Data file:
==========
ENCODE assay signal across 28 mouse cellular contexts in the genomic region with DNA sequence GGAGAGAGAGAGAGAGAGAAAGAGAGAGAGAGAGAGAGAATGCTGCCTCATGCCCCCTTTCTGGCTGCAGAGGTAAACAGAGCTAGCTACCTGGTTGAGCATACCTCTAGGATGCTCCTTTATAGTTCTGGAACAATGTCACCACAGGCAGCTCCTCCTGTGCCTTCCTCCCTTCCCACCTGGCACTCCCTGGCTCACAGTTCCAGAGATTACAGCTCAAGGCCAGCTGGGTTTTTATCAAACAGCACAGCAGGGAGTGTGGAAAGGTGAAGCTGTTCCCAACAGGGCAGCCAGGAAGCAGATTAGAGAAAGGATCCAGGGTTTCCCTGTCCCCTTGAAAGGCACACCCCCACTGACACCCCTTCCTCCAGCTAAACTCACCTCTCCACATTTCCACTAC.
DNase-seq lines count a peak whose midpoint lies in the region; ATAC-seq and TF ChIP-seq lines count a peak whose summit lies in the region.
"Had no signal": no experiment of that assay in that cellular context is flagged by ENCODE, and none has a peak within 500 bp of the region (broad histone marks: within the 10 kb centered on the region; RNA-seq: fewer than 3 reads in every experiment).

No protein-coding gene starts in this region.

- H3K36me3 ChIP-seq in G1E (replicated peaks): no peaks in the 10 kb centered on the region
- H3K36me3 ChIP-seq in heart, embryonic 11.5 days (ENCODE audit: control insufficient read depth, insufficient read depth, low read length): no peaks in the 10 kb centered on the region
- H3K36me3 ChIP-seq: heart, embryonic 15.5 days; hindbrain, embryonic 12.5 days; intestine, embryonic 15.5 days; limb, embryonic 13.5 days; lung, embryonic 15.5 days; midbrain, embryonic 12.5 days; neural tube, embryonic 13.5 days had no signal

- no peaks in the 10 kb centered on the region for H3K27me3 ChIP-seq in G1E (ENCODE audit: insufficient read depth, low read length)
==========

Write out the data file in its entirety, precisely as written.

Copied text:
ENCODE assay signal across 28 mouse cellular contexts in the genomic region with DNA sequence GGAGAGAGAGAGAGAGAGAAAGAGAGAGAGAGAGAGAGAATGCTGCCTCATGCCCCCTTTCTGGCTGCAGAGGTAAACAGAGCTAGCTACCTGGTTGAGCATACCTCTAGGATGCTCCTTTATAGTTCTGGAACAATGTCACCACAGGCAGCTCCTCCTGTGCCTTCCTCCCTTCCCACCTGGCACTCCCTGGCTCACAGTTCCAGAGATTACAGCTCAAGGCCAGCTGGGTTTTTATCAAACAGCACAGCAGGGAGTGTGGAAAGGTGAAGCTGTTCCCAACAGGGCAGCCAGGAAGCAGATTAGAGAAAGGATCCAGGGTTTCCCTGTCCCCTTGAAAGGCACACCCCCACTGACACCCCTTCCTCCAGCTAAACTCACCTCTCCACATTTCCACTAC.
DNase-seq lines count a peak whose midpoint lies in the region; ATAC-seq and TF ChIP-seq lines count a peak whose summit lies in the region.
"Had no signal": no experiment of that assay in that cellular context is flagged by ENCODE, and none has a peak within 500 bp of the region (broad histone marks: within the 10 kb centered on the region; RNA-seq: fewer than 3 reads in every experiment).

No protein-coding gene starts in this region.

- H3K36me3 ChIP-seq in G1E (replicated peaks): no peaks in the 10 kb centered on the region
- H3K36me3 ChIP-seq in heart, embryonic 11.5 days (ENCODE audit: control insufficient read depth, insufficient read depth, low read length): no peaks in the 10 kb centered on the region
- H3K36me3 ChIP-seq: heart, embryonic 15.5 days; hindbrain, embryonic 12.5 days; intestine, embryonic 15.5 days; limb, embryonic 13.5 days; lung, embryonic 15.5 days; midbrain, embryonic 12.5 days; neural tube, embryonic 13.5 days had no signal

- no peaks in the 10 kb centered on the region for H3K27me3 ChIP-seq in G1E (ENCODE audit: insufficient read depth, low read length)